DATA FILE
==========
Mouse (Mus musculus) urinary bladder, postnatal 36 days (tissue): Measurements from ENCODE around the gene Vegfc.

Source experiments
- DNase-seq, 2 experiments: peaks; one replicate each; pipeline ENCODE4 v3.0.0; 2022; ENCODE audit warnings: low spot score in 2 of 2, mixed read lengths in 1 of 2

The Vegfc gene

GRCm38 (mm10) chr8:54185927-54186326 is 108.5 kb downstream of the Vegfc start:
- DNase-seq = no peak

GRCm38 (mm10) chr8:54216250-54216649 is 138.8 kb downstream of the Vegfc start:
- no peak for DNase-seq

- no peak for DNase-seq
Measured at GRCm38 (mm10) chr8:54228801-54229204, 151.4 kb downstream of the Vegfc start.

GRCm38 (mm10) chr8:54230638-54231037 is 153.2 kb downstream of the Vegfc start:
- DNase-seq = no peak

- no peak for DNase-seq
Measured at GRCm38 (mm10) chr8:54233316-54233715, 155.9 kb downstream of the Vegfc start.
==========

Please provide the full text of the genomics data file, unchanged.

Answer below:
Mouse (Mus musculus) urinary bladder, postnatal 36 days (tissue): Measurements from ENCODE around the gene Vegfc.

Source experiments
- DNase-seq, 2 experiments: peaks; one replicate each; pipeline ENCODE4 v3.0.0; 2022; ENCODE audit warnings: low spot score in 2 of 2, mixed read lengths in 1 of 2

The Vegfc gene

GRCm38 (mm10) chr8:54185927-54186326 is 108.5 kb downstream of the Vegfc start:
- DNase-seq = no peak

GRCm38 (mm10) chr8:54216250-54216649 is 138.8 kb downstream of the Vegfc start:
- no peak for DNase-seq

- no peak for DNase-seq
Measured at GRCm38 (mm10) chr8:54228801-54229204, 151.4 kb downstream of the Vegfc start.

GRCm38 (mm10) chr8:54230638-54231037 is 153.2 kb downstream of the Vegfc start:
- DNase-seq = no peak

- no peak for DNase-seq
Measured at GRCm38 (mm10) chr8:54233316-54233715, 155.9 kb downstream of the Vegfc start.